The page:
Expressionism

27


29

Expressionism


Expressionism

30


31

Fauvism


Fauvism

STUDY

F

auvism was a painting style that flourished in France where French painters sought to use very bright and a variety of colors to define light and form. Where the choice of colors would reflect the mood that the artist wants to reflect. The manner in which the paintings had many saturated colors, but also managed to stay balanced. The Fauvist French painting style was brought together by Henri Matisse who was the first to found design. He was originally an artist who admired pointillism artwork but what he took away from the general concept of the style was the unique balance that a variety of colors can have to create form and light. Fauvism rejected the traditional aspect of blending that shades and forms traditionally were done. The French artists would normally use nature as the artworks focus and used very thick and brush strokes of color that were meant to suggest raw emotions that they felt towards the subject. Before fauvism was not liked much by critics but following the salon exhibition there was a change of tone regarding the style. Fauvism was now admired by the critics and they had even received commercial success following the salon showing of his work. Matisse would eventually work with other artists to exhibit work together in salons, but his work also inspired young artists by his magnificent use of bright colors that brought dimensions in a free-flowing manner. Alas, this style did not last too long, in fact only 1899 to 1908 when many artists turned away from this style in order to create cubist art.

11

I’ve seen this style practically everywhere on the internet but I never knew that there was a specific art movement dedicated to its methods. I love this style in paintings because it can be an experimental process that needs some patience in order to have a balance of colors in the design. I am inspired by how colorful these paintings can be as I have always had trouble with finding a good color coordination. I also really love the idea of not using black outlines in this work, but instead, the artist would paint the canvas with a solid color so that it can show through to give the painting an extra dimension. I also really love how graphic some of these paintings can be since these artists did not take the time to produce work that was realistic. I love looking at color in other artists work, it can be the best thing about the design at times and even if the drawing style may not be the most impressive thing, the way they used color can magnify the experience of viewing the artwork. When I look at art that uses solid colors as a way to define light and emotion in a painting is the most impressive thing. I understand why these artists stuck to a subject that isn’t relatively creative but I feel that using this style in a very well balanced but a busy piece is something I hope to try successfully. My work does lack a certain dimension that this style is rather fond of and since the artists did not imitate what they saw to the T, there is a sense of fluidity that realistic drawing, I think, lack. Once again, I was surprised by how difficult it was to pick a color that works well together and give the from dimension while also considering how the light would react to whatever color pattern I had chosen. I attempted to give the shape some block shading but that was also difficult.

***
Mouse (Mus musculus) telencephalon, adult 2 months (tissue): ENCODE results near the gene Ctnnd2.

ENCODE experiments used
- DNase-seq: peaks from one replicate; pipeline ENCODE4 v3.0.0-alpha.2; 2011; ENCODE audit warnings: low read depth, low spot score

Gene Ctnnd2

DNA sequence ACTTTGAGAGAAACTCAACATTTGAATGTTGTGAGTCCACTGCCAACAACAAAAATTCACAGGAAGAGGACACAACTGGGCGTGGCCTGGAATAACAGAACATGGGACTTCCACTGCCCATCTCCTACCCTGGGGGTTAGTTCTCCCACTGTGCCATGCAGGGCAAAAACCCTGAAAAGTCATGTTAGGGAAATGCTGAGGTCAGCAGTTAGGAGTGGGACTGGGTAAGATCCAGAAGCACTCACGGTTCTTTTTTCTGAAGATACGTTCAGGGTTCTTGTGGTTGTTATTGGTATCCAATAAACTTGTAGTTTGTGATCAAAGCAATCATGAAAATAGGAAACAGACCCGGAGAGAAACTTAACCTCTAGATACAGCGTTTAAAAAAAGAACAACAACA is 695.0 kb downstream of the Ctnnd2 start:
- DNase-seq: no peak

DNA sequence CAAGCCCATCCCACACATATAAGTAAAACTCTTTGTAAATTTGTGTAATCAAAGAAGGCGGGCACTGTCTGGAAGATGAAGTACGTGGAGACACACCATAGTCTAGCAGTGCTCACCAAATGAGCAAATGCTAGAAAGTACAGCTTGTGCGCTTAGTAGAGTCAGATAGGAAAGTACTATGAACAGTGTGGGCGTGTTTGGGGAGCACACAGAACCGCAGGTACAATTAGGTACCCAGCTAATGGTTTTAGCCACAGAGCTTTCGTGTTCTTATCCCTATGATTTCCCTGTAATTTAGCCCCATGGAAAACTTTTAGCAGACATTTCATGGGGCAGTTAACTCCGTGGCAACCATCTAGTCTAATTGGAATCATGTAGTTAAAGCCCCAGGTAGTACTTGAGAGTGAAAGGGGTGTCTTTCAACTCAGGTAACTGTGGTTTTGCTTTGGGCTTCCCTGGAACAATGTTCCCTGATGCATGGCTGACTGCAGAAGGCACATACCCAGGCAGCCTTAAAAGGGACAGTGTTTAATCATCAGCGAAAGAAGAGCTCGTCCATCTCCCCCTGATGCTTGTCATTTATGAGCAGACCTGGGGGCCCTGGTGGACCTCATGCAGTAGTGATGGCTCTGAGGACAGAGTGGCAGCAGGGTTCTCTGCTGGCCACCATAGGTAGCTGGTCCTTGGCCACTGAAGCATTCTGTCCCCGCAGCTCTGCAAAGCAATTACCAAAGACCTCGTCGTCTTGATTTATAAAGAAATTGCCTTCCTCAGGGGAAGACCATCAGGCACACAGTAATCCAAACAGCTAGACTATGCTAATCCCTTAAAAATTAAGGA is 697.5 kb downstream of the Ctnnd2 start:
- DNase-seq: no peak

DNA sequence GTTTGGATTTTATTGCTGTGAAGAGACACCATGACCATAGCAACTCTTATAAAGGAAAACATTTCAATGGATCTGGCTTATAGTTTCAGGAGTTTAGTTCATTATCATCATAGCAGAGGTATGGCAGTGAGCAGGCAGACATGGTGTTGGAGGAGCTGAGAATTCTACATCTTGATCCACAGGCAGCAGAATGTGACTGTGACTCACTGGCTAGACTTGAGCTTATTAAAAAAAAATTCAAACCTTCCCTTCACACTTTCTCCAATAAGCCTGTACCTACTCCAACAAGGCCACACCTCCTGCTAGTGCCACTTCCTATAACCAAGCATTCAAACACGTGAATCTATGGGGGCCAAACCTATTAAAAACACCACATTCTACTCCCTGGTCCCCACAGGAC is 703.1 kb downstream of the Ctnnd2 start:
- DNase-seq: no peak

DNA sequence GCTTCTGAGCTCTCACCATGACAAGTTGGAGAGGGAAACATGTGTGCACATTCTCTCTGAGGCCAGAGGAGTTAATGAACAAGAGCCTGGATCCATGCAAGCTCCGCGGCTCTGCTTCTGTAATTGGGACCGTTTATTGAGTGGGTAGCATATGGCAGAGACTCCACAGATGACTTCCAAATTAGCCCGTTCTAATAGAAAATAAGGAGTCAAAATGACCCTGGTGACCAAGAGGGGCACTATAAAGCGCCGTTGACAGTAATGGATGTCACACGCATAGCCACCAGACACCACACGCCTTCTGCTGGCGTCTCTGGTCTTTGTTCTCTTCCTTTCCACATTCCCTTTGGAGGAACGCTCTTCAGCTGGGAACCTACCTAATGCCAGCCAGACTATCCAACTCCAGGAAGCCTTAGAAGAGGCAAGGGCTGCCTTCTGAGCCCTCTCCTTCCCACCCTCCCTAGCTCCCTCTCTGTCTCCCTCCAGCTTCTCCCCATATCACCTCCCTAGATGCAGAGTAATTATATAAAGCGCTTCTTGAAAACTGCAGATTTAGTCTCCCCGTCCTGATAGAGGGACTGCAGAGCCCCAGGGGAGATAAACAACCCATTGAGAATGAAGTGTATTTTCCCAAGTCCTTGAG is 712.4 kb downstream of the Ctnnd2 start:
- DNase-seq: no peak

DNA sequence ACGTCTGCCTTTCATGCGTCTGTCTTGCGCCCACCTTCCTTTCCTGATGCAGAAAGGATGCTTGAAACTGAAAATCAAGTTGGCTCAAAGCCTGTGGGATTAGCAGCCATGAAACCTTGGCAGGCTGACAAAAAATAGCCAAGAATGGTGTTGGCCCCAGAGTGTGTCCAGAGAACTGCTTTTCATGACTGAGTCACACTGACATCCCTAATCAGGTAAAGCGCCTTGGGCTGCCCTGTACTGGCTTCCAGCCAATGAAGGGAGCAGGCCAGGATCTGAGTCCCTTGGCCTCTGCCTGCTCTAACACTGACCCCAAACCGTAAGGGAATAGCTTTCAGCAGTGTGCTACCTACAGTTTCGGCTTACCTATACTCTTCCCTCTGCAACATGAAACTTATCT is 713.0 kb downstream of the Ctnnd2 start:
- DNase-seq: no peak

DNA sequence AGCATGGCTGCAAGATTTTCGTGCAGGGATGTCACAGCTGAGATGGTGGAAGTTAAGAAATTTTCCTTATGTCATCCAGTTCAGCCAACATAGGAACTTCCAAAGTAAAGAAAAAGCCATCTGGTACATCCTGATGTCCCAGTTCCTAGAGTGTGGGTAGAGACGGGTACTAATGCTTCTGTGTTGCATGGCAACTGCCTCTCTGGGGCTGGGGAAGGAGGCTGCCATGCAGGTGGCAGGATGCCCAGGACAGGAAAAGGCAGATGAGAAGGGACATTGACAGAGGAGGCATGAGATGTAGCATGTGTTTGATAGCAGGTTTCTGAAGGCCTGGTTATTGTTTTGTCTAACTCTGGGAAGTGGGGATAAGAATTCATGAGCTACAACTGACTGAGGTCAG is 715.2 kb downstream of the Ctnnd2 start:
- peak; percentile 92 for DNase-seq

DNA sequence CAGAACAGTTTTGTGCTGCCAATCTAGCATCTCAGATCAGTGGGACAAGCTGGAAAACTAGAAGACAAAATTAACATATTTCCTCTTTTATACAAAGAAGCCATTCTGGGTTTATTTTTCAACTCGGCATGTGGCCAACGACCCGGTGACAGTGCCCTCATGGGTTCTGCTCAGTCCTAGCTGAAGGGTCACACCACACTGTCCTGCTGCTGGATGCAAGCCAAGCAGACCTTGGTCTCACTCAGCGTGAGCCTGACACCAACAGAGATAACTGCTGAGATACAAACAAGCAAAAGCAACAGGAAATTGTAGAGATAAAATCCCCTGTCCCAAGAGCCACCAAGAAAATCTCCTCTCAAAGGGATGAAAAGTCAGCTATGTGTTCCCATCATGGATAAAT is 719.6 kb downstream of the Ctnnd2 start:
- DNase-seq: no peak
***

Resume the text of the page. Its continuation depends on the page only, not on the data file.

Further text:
Fauvism

32


33

Grunge


Grunge

STUDY

G

runge, I’m sure is a term people are relatively familiar with it as it became well known as a music style that came from Seattle Washington as a type of alternative rock. Since this music genre grew in popularity there became a distinctive style fashion that accompanied this type of music. All of this is relatively familiar to people, but is there Grunge Art? Grunge art was perhaps most recognized for graphic design which accompanied the music industry but would eventually branch out and grow in popularity. During a time when the Macintosh computers by apple were out and being used by artists, there was a lot of experimentation being done. These artists didn’t limit themselves to structure that artists of the past have done. Additionally, artists wanted to monetize on the idea of the free-flowing art that allowed such a disregard to rules, as the movement was meant to be anti-conventional. Much like the music grunge art was characterized by type that was hand drawn but done so that it was distressed and rough. Photography also mimics the theme in this music of isolation and angst-filled music to the point where images were blurry, distorted and very dark as if to inspire these kinds of feelings. Typography was also re-inspired with this new style of the decade where typography was completely against the traditional means of type. The almost dirty and rough design was one that was apparent in a lot of the works additionally the subdued color palette also made the style distinctive. There is an almost carefree attitude